This is the time of year I am normally counting down the days to holiday break. Every year I can almost set the date on the calendar of around Thanksgiving when nearly everyone on my caseload starts to rev up. When I say “rev up” I mean more phone calls, emails, teacher reports, anxiety, and anger and less motivation, patience, and energy. And it’s not just the therapy world, it’s teachers, coaches, parents…..well nearly everyone. And if I look at my life – me too.
This time a year can be stressful for so many reasons. It’s the shopping, all the activities and celebrations, remembering your child’s outfit for red and green day at school, being out of routine, the colder weather (and for Duluth this year - the blizzard), shorter days, less sun light, and academically trying to get everything complete before semester end.
For many it is an incredibly painful and sensitive time where they may be seeing family members where relationships are strained, adding new family members they might not be so sure about to the celebration, or no family members at all to share in this season. It can also be a season of firsts – in a new community, without a loved one, or the first year with parents that are separated or divorced. All this stress isn’t even covering those with financial strain who are unsure of where their next meal will come from and if there are going to be presents under the tree. Many children are left to wonder why Santa brought their best friend a new video game console but left them a board game. And then they are the young people that struggle with the break and miss the structure, social support, and predictability that the school environment provides.
So if we get a little neuroscientific and think about Dr. Dan Siegel’s Window of Tolerance, our Window of Tolerance shrinks with trauma and stress. This means that we can get more easily hyperaroused and into a sympathetic nervous system response, which may mean anxiety, panic, anger and rage – for all. One one nervous system is stressed out it can put everyone else on high alert.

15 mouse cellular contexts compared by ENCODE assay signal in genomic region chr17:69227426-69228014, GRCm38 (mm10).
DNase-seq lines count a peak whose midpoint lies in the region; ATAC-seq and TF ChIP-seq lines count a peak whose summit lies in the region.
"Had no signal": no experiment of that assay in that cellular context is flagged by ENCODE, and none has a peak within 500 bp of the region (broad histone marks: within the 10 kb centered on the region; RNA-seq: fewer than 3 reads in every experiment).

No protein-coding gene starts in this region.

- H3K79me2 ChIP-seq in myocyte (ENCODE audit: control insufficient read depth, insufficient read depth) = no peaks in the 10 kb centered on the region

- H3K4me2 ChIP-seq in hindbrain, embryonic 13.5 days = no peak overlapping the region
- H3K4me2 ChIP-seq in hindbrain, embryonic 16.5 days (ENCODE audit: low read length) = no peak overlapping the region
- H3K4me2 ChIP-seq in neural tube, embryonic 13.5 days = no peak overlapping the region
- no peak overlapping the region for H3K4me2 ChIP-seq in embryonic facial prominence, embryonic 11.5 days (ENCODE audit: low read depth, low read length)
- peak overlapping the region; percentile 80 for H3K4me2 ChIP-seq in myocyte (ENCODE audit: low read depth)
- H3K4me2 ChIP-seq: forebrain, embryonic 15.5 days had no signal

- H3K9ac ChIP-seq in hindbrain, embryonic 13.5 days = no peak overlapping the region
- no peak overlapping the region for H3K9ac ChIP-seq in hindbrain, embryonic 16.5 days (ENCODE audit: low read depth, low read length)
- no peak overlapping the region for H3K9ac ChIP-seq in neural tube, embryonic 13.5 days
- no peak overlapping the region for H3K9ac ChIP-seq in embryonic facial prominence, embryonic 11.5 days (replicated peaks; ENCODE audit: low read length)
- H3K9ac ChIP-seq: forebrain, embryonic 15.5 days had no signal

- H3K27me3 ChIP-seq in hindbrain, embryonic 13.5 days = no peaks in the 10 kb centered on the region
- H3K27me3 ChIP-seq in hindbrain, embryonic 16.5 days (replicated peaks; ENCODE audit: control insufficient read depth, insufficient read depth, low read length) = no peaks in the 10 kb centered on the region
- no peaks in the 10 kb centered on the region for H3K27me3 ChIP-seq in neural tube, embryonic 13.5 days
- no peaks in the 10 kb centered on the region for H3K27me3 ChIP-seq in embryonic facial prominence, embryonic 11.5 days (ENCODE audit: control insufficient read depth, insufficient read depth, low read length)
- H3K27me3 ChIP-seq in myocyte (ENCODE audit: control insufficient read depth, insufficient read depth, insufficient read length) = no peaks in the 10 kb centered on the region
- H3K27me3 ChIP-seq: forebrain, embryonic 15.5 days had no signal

Lisa Dion identifies four threats to the nervous system in her book Aggression in Play Therapy. They are:
Let’s pause for a moment and think how many of these factors are present during the holiday season. Oh that's right, likely all of them.
If we break it down physical pain absolutely captures physical trauma, but beyond that what about those we work with who escalate quickly when a sibling bumps into them? Or they tire quickly from shoveling snow? There are also certainly many unknowns due to routine being turned upside down during most breaks. Additionally how often as adults to we “grin and bear it” during uncomfortable situations or put on a smile for a holiday we are not so thrilled about? Yea, young people pick up on that and can go into a threat response as they are unsure what is really going on. There are also MANY shoulds of how children “should” act and expectations to be on their best behavior.
So how do we help the young people and families we work with, as well as ourselves, to not just survive in the holiday season, but to thrive? Being clear on WHY we have stress isn’t enough. We need to focus with our families, and ourselves, on the what next. Below are my favorites for both myself and those I work with to
What are your favorite ways to battle holiday overwhelm for either you personally or your clients? Drop a comment below and share!
I'm Ann Meehan, an LPCC,